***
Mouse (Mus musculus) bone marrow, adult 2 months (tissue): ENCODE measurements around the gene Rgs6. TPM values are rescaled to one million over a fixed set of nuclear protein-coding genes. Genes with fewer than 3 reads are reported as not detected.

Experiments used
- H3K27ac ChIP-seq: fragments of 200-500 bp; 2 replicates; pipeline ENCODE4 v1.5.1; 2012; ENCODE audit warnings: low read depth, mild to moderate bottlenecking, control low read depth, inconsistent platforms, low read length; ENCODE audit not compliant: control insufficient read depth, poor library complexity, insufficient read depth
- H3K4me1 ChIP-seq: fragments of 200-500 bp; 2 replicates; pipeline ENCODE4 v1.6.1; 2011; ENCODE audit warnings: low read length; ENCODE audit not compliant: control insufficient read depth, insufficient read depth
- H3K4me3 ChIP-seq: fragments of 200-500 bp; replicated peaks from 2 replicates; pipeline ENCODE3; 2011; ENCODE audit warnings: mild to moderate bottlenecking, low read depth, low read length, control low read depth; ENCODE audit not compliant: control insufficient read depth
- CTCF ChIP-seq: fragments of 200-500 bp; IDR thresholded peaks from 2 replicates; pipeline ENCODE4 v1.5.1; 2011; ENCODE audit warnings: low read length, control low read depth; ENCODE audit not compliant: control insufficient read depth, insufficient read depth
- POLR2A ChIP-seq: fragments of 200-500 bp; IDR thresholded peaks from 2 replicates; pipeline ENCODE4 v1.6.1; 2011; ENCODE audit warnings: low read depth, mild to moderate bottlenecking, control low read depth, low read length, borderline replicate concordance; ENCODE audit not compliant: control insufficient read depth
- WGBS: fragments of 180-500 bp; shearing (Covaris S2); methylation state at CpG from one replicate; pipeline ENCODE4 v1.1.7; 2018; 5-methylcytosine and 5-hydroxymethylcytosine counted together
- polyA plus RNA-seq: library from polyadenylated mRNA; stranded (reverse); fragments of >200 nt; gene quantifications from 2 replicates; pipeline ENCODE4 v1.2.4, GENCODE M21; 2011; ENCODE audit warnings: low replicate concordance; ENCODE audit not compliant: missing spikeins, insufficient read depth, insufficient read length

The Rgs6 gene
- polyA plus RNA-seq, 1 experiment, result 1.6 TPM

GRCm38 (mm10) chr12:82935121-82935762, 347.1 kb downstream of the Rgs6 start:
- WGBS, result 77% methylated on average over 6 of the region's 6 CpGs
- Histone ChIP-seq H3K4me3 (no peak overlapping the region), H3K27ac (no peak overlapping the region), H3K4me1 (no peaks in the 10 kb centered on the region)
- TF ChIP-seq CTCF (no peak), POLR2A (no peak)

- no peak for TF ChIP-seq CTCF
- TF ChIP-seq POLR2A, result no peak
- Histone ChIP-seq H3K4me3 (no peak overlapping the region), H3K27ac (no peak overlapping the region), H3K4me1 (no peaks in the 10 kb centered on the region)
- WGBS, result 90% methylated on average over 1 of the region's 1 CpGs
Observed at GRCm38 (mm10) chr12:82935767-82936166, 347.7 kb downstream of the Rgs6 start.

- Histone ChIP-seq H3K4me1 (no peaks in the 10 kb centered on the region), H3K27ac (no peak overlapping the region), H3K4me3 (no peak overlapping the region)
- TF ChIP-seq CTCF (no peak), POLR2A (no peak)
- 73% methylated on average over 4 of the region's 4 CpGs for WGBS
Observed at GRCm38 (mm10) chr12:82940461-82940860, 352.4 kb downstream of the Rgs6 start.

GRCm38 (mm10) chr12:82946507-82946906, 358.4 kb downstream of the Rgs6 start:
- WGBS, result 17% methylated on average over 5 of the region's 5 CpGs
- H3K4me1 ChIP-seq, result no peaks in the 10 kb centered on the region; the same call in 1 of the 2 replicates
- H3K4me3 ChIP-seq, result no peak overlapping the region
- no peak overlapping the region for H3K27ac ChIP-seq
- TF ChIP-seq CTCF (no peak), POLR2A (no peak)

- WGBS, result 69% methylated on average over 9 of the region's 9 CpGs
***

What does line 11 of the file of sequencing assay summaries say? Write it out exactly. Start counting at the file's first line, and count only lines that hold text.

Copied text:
- polyA plus RNA-seq, 1 experiment, result 1.6 TPM